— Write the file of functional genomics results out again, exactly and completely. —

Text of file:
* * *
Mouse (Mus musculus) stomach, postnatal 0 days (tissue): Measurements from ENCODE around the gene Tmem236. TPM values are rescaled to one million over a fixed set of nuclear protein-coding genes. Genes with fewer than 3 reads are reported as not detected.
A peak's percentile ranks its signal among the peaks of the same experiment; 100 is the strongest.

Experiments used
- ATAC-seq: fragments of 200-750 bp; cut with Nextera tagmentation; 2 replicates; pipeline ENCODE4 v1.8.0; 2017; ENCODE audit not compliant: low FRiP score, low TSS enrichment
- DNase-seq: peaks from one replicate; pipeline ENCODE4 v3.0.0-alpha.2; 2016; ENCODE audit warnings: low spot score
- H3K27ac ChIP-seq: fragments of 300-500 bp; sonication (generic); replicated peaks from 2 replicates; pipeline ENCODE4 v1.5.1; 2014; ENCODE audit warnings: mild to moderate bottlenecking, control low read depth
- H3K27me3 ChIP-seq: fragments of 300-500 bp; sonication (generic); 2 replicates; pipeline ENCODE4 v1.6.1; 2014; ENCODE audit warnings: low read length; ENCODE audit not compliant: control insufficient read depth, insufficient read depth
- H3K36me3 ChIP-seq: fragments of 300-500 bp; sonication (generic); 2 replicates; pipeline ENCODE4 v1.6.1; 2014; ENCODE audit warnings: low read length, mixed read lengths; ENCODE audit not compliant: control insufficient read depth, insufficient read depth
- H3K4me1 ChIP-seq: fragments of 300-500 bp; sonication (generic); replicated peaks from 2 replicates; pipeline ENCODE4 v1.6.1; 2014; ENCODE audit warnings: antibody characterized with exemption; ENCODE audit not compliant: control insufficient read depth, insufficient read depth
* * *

Mouse (Mus musculus) stomach, postnatal 0 days (tissue): Measurements from ENCODE around the gene Tmem236. TPM values are rescaled to one million over a fixed set of nuclear protein-coding genes. Genes with fewer than 3 reads are reported as not detected.
A peak's percentile ranks its signal among the peaks of the same experiment; 100 is the strongest.

Experiments used
- ATAC-seq: fragments of 200-750 bp; cut with Nextera tagmentation; 2 replicates; pipeline ENCODE4 v1.8.0; 2017; ENCODE audit not compliant: low FRiP score, low TSS enrichment
- DNase-seq: peaks from one replicate; pipeline ENCODE4 v3.0.0-alpha.2; 2016; ENCODE audit warnings: low spot score
- H3K27ac ChIP-seq: fragments of 300-500 bp; sonication (generic); replicated peaks from 2 replicates; pipeline ENCODE4 v1.5.1; 2014; ENCODE audit warnings: mild to moderate bottlenecking, control low read depth
- H3K27me3 ChIP-seq: fragments of 300-500 bp; sonication (generic); 2 replicates; pipeline ENCODE4 v1.6.1; 2014; ENCODE audit warnings: low read length; ENCODE audit not compliant: control insufficient read depth, insufficient read depth
- H3K36me3 ChIP-seq: fragments of 300-500 bp; sonication (generic); 2 replicates; pipeline ENCODE4 v1.6.1; 2014; ENCODE audit warnings: low read length, mixed read lengths; ENCODE audit not compliant: control insufficient read depth, insufficient read depth
- H3K4me1 ChIP-seq: fragments of 300-500 bp; sonication (generic); replicated peaks from 2 replicates; pipeline ENCODE4 v1.6.1; 2014; ENCODE audit warnings: antibody characterized with exemption; ENCODE audit not compliant: control insufficient read depth, insufficient read depth